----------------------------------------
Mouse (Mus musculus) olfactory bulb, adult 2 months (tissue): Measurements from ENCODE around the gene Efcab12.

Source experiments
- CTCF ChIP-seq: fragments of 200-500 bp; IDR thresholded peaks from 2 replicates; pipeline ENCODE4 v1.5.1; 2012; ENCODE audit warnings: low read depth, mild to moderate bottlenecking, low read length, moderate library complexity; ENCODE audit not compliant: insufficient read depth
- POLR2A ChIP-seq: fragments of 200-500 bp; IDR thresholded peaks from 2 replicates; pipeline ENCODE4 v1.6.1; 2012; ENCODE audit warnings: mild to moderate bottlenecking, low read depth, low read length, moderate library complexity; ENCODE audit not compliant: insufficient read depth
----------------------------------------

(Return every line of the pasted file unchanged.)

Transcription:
Mouse (Mus musculus) olfactory bulb, adult 2 months (tissue): Measurements from ENCODE around the gene Efcab12.

Source experiments
- CTCF ChIP-seq: fragments of 200-500 bp; IDR thresholded peaks from 2 replicates; pipeline ENCODE4 v1.5.1; 2012; ENCODE audit warnings: low read depth, mild to moderate bottlenecking, low read length, moderate library complexity; ENCODE audit not compliant: insufficient read depth
- POLR2A ChIP-seq: fragments of 200-500 bp; IDR thresholded peaks from 2 replicates; pipeline ENCODE4 v1.6.1; 2012; ENCODE audit warnings: mild to moderate bottlenecking, low read depth, low read length, moderate library complexity; ENCODE audit not compliant: insufficient read depth